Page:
There are currently five flavours available: Blueberry with Açaí Berry, Passionfruit with Camu Camu, Calamansi Ginger with Kale, Soursop with Chia Seeds, and Dragon Fruit with Chia Seeds.
A box of Doki Doki Instant Superfood Juice comes with four sachets of purée made with natural sugars like stevia and sugarcane juice and has no added colouring.
To drink, just pour the contents of the sachet into a cup, add 180ml of cold water, and stir well.
They also offer pure açaí powder and pure camu camu powder – a supplement made of a type of berry that is rich in Vitamins A and C that boosts immunity.
The powders can be made into a smoothie so now, you can satisfy your açaí bowl cravings and save on those expensive café visits.
“We decided to marry superfoods and tropical fruits to help busy office workers and their families get their daily superfood fix, and at the same time, enjoy a refreshing drink,” Joyce added.
She said that Doki Doki’s juices use fruits like dragonfruit, passionfruit, and soursop, which are difficult to juice but have been peeled, cut, and turned into puree for easy consumption.
“All the juices are dairy-free, gluten-free and vegan,” Bryan shared, “We make sure that we use locally sourced tropical fruits direct-from-farm so we can make it sustainable for the farmers we work with.”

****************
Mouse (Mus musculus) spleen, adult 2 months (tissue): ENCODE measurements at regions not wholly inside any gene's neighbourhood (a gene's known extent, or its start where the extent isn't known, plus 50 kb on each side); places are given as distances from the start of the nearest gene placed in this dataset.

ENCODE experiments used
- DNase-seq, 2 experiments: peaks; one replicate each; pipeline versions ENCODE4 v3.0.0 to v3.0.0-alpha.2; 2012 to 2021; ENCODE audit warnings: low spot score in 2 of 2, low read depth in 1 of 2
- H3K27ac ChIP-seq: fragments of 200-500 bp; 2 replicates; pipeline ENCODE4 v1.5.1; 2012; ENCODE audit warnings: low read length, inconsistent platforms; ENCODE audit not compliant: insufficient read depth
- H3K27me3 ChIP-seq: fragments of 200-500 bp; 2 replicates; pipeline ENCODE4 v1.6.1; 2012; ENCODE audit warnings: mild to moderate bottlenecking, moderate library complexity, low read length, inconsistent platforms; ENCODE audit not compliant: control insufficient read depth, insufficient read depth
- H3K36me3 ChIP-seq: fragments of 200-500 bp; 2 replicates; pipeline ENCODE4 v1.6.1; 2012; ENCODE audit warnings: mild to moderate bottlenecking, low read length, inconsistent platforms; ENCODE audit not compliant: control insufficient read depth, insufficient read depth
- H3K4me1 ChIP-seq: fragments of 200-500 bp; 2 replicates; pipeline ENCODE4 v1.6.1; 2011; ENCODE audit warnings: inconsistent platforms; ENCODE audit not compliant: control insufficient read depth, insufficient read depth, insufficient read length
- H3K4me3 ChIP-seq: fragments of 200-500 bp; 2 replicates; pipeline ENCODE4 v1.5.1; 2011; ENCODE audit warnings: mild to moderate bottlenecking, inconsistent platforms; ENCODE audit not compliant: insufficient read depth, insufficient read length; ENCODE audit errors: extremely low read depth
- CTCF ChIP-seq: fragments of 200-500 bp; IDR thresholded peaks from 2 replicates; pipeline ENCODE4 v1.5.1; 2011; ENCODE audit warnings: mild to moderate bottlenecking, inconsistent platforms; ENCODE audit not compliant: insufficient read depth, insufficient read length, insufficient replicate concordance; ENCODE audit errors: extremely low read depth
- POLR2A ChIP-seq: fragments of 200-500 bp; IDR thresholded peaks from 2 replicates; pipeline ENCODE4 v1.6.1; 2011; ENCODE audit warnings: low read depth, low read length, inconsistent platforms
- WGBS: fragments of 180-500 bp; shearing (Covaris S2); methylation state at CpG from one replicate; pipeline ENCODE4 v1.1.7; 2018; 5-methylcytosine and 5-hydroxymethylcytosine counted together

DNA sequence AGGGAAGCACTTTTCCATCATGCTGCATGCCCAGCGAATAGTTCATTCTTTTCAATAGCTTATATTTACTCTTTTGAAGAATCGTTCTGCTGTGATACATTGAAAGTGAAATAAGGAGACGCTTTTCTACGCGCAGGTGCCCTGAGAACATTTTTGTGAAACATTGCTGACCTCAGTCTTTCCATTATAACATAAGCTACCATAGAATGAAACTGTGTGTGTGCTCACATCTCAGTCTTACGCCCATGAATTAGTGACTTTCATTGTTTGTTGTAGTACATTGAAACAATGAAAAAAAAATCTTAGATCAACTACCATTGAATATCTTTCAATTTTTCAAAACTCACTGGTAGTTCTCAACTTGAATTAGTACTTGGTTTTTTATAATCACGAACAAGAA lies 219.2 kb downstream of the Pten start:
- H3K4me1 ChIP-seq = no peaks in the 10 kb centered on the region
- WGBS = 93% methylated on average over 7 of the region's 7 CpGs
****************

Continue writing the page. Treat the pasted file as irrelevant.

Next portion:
“All our fruits are frozen from the time the farmers pick them to lock in nutrition and freshness before pasteurising them at low heat to keep the vitamins in.”
What sets Doki Doki apart from other types of superfood supplements in the form of powders or pills, is really, the quick and simple way to enjoy it.
According to Bryan, each packet of purée is sealed in bacteria-resistant, airtight, and leak-proof pouches that are convenient to bring around so busy individuals can consume them anytime they want.
He also noted that the majority of their customers are women who buy for their families, so in light of that, they ensure serving size is accurate so customers can prepare it with ease.
Health Is Wealth
Typically, food categorised under ‘healthy foods’ or ‘superfoods’ tend to be priced a little higher than most.
But to keep true to their mission to “empower [their] customers to easily create great-tasting, super nutritious superfood juices and recipes for the whole family”, Bryan said they decided to make the price for a box of Doki Doki at $8.
Besides the value-for-money price, perhaps another reason why they’ve received good responses is their efforts on the ground.
It took six months of R&D to produce their first batch of Doki Doki purée before it officially hit the shelves in late November 2017.
They first launched with a small pop-up event at Raffles Xchange, then grew to do more pop-ups at department stores like Takashimaya, Isetan, and BHG.
Then they started stocking at actual retail stores and got invited to join seasonal fairs organised by Mahota and Isetan.
“Most of our marketing is done organically through word-of-mouth,” Bryan stated, “A lot of our recurring customers buy [our products] offline at our pop-ups and tell their friends and family, and then continue order online through our website or Redmart.”